I drum-scanned the film with my usual resolution of 5,000dpi and16-bit pixel depth and the unedited digital image looked good on the computer monitor. I planned edits to enhance the two most important features of the image which I believed were (a) the immensity of the valley and surrounding mountains and (b) the colossal bright cloud which dominates the immense terrain beneath it.
I thought the huge sense of scale could be communicated effectively for the terrain by a comparison of the size of trees in the foreground with trees on the dark mountain to the right and trees on the far sunlit mountains in the middle of the image. I knew that my negative contained more than enough resolution to define the distant trees so they could be resolved in a large sized print by human vision. Since the emotional impact of the scene depended on communicating its immense sense of scale, I was certain that the image would have to be viewed as a fairly large print.
What I like best about this image is that it clearly shows that the valley and mountains are enormous but the mammoth bright cloud still dwarfs the huge terrain beneath it. I thought the relative immensity of the cloud could be communicated best if it was tonally different than the terrain. Since the cloud commands such a large portion of the image area and it would be viewed in prints which were quite large, the cloud required delicate adjustment to retain visual structure over its entire area. This is an example where I really appreciated having a well-exposed film as well as 16-bit pixel depth for image editing.
In PhotoShop, I carefully did a curve adjustment to nudge the dark trees at the bottom left-middle into pure black while preserving overall image luminosity by keeping dark tones in other areas from becoming darker. I also adjusted the curve to brighten some of the cloud’s middle tones to increase brilliance and help separate the cloud tonally from the darker terrain below. After the curve adjustment, the only pure black in the image was the dark foreground trees at the bottom of the image. The impact of this small black area on the image is substantial because it helps develop image depth front-to-back by tonally separating near scene components from scene components located far away. This tonal separation also helps communicate the immensity of the scene. In addition, the pure black foreground trees help the mind separate the brilliant white cloud from the terrain below. For me, the pure black trees help “lift” the cloud psychologically higher above the ground.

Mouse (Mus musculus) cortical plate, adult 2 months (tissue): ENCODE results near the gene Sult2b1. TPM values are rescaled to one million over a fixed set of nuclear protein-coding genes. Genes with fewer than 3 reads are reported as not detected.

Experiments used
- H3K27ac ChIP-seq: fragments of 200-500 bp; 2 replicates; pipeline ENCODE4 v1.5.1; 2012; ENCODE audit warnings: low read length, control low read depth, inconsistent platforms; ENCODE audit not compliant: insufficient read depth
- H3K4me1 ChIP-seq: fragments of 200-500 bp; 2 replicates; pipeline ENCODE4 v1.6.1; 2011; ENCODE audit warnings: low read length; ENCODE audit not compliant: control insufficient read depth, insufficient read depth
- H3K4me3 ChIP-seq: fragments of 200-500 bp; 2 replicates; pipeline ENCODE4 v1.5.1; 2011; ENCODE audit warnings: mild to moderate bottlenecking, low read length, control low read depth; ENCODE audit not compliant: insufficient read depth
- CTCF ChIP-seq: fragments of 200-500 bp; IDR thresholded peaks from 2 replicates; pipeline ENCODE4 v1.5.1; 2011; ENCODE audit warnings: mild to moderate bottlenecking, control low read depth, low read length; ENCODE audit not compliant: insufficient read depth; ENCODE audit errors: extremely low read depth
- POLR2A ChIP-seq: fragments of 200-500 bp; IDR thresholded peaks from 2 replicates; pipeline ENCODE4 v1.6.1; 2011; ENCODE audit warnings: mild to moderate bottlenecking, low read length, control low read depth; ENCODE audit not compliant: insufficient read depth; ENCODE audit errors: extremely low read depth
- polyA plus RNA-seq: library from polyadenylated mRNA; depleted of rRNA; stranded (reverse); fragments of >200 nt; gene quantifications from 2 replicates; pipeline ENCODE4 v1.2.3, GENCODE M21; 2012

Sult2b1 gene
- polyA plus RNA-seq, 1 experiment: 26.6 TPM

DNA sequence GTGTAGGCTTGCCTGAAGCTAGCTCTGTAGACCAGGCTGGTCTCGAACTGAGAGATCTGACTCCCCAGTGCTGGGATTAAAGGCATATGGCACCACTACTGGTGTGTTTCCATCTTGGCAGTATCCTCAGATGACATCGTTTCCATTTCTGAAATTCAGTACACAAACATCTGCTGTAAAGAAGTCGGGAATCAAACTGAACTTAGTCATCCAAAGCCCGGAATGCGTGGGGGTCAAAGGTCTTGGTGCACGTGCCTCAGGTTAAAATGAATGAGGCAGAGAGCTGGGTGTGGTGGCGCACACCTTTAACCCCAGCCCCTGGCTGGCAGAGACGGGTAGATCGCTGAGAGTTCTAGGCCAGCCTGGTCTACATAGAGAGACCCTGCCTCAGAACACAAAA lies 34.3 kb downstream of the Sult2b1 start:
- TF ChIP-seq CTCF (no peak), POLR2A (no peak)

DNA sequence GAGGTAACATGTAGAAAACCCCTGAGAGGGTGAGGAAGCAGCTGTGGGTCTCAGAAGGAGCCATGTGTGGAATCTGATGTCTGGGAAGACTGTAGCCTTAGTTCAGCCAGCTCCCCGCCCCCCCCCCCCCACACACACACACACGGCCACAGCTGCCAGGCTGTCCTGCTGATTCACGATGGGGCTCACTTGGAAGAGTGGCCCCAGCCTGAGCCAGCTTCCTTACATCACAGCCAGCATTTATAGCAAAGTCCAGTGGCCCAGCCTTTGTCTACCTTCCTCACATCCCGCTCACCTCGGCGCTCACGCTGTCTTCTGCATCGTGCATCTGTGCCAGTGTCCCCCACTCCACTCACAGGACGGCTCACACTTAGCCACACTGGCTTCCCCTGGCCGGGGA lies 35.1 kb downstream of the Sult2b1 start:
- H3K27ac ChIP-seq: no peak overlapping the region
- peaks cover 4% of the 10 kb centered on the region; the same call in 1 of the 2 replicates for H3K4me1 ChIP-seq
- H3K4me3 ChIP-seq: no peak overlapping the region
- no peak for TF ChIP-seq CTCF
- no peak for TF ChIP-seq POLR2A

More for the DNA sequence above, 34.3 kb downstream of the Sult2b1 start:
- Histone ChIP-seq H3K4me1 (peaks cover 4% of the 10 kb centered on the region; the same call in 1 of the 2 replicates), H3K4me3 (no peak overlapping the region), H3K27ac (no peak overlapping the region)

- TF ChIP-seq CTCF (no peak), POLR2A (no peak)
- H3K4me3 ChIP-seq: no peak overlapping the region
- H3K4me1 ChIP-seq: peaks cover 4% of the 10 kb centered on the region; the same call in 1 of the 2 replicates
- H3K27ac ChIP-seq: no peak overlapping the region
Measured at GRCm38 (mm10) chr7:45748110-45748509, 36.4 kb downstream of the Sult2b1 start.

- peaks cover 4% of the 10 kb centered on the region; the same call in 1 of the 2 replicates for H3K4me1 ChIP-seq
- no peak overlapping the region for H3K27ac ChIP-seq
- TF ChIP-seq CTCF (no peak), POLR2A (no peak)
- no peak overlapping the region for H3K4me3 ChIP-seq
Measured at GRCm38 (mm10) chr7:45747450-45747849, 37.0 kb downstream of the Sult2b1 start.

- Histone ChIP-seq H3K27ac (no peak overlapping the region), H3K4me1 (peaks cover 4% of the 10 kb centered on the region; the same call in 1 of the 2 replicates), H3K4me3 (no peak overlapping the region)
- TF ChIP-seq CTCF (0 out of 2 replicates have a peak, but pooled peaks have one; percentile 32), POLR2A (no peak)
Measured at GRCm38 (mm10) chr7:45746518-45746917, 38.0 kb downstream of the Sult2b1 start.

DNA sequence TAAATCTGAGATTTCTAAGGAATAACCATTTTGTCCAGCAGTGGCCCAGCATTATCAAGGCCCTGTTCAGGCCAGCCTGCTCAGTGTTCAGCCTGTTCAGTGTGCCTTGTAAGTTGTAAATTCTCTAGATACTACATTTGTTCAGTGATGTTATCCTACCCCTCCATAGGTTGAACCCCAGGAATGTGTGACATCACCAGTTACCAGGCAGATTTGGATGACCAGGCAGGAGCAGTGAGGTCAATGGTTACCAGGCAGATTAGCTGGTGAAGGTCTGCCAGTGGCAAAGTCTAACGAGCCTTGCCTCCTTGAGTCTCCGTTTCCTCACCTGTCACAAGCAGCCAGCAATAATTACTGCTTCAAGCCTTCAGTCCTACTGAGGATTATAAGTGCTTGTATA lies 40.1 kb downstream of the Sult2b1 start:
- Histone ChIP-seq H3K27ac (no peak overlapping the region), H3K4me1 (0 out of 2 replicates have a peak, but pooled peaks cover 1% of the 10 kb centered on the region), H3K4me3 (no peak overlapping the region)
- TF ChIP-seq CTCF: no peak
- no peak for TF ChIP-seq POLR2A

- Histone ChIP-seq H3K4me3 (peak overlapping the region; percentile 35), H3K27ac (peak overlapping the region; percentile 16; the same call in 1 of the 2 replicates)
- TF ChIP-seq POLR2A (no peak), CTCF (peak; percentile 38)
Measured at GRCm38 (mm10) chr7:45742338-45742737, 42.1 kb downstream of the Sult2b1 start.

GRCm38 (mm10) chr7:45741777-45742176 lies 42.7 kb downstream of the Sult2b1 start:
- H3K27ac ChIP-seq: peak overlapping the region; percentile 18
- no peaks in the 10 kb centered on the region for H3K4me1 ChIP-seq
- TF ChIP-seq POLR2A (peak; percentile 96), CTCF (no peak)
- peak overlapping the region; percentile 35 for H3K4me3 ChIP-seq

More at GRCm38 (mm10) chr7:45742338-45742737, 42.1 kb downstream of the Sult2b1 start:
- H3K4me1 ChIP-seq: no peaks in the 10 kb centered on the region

I performed slight local brightening to small areas in the clouds, sunlit areas on the far mountains and sunlit areas of the valley floor. The large dark mountain entering the scene from the right was brightened slightly over its entire area to help maintain softness in the scene.
I believe the bright cloud along David Thompson Highway turned out well. To help preserve the overall feeling of luminosity, preserve the delicate high tones in the cloud, and resolve the distant trees, I printed the image on bright glossy paper. I have printed it to several sizes and, as expected, the grandeur of the terrain as well as the colossal size of the bright cloud is communicated most effectively in larger prints. Bigger is better in this case. The tiny image prepared for the web (like the image shown above) cannot begin to offer enough spatial resolution for the human eye to see the distant trees and the emotional impact of the web image is reduced substantially. This image provides an especially good example of why visiting a museum or gallery to see actual prints usually provides a considerably more exciting experience than merely looking at images on the web.
Although I didn’t have much time in the field to plan my exposure, luck was on my side and I obtained a decent film to work with. A large print of this image is impressive and effectively communicates the feeling I experienced while present at the scene. In particular, the print clearly conveys the enormity and brilliance of the cloud as well as its dominance over the huge valley and mountains below it. To me, the print is exciting.
Any comments you might have on this image, the photographic approach used for it, the image composition or the workup of the film will be appreciated. For a slightly better view of this image, visit here.
Randall R Bresee